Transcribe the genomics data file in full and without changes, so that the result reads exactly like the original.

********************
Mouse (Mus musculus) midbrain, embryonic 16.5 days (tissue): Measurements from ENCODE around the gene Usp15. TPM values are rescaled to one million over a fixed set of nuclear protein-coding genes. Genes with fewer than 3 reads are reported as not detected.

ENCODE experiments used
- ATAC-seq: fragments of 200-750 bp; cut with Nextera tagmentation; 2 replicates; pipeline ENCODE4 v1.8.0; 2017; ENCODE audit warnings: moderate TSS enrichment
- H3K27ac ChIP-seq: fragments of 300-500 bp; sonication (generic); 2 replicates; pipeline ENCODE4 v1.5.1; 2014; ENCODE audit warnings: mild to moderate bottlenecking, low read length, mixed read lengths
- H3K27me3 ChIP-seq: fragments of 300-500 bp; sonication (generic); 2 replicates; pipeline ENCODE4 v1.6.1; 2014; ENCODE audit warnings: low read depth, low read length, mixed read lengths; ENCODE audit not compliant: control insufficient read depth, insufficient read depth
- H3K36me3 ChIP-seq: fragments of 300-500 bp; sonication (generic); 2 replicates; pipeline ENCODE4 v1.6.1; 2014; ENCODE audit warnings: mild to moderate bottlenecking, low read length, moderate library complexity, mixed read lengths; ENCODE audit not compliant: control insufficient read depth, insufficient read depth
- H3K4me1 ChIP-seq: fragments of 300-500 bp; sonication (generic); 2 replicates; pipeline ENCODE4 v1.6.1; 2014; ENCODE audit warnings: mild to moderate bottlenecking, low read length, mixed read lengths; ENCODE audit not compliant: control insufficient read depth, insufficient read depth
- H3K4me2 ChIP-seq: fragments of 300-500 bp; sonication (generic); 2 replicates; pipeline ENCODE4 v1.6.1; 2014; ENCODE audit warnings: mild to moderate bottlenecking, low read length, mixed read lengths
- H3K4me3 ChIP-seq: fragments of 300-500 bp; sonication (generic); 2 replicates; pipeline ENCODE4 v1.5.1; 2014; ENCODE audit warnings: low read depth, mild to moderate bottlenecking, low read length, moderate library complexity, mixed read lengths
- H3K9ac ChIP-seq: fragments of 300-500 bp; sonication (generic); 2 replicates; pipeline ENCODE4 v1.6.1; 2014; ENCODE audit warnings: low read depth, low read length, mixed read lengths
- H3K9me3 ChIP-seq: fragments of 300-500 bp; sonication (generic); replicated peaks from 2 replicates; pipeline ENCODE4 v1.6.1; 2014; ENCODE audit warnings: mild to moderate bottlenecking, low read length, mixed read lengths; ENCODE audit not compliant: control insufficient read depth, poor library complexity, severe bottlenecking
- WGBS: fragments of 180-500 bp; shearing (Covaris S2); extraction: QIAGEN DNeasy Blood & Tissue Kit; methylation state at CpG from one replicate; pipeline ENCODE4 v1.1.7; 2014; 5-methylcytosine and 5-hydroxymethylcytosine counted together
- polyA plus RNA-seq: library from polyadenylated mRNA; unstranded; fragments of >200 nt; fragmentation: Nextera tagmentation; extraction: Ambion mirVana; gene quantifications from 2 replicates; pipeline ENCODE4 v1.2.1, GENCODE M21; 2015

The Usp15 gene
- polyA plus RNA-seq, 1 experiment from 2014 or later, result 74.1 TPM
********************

Mouse (Mus musculus) midbrain, embryonic 16.5 days (tissue): Measurements from ENCODE around the gene Usp15. TPM values are rescaled to one million over a fixed set of nuclear protein-coding genes. Genes with fewer than 3 reads are reported as not detected.

ENCODE experiments used
- ATAC-seq: fragments of 200-750 bp; cut with Nextera tagmentation; 2 replicates; pipeline ENCODE4 v1.8.0; 2017; ENCODE audit warnings: moderate TSS enrichment
- H3K27ac ChIP-seq: fragments of 300-500 bp; sonication (generic); 2 replicates; pipeline ENCODE4 v1.5.1; 2014; ENCODE audit warnings: mild to moderate bottlenecking, low read length, mixed read lengths
- H3K27me3 ChIP-seq: fragments of 300-500 bp; sonication (generic); 2 replicates; pipeline ENCODE4 v1.6.1; 2014; ENCODE audit warnings: low read depth, low read length, mixed read lengths; ENCODE audit not compliant: control insufficient read depth, insufficient read depth
- H3K36me3 ChIP-seq: fragments of 300-500 bp; sonication (generic); 2 replicates; pipeline ENCODE4 v1.6.1; 2014; ENCODE audit warnings: mild to moderate bottlenecking, low read length, moderate library complexity, mixed read lengths; ENCODE audit not compliant: control insufficient read depth, insufficient read depth
- H3K4me1 ChIP-seq: fragments of 300-500 bp; sonication (generic); 2 replicates; pipeline ENCODE4 v1.6.1; 2014; ENCODE audit warnings: mild to moderate bottlenecking, low read length, mixed read lengths; ENCODE audit not compliant: control insufficient read depth, insufficient read depth
- H3K4me2 ChIP-seq: fragments of 300-500 bp; sonication (generic); 2 replicates; pipeline ENCODE4 v1.6.1; 2014; ENCODE audit warnings: mild to moderate bottlenecking, low read length, mixed read lengths
- H3K4me3 ChIP-seq: fragments of 300-500 bp; sonication (generic); 2 replicates; pipeline ENCODE4 v1.5.1; 2014; ENCODE audit warnings: low read depth, mild to moderate bottlenecking, low read length, moderate library complexity, mixed read lengths
- H3K9ac ChIP-seq: fragments of 300-500 bp; sonication (generic); 2 replicates; pipeline ENCODE4 v1.6.1; 2014; ENCODE audit warnings: low read depth, low read length, mixed read lengths
- H3K9me3 ChIP-seq: fragments of 300-500 bp; sonication (generic); replicated peaks from 2 replicates; pipeline ENCODE4 v1.6.1; 2014; ENCODE audit warnings: mild to moderate bottlenecking, low read length, mixed read lengths; ENCODE audit not compliant: control insufficient read depth, poor library complexity, severe bottlenecking
- WGBS: fragments of 180-500 bp; shearing (Covaris S2); extraction: QIAGEN DNeasy Blood & Tissue Kit; methylation state at CpG from one replicate; pipeline ENCODE4 v1.1.7; 2014; 5-methylcytosine and 5-hydroxymethylcytosine counted together
- polyA plus RNA-seq: library from polyadenylated mRNA; unstranded; fragments of >200 nt; fragmentation: Nextera tagmentation; extraction: Ambion mirVana; gene quantifications from 2 replicates; pipeline ENCODE4 v1.2.1, GENCODE M21; 2015

The Usp15 gene
- polyA plus RNA-seq, 1 experiment from 2014 or later, result 74.1 TPM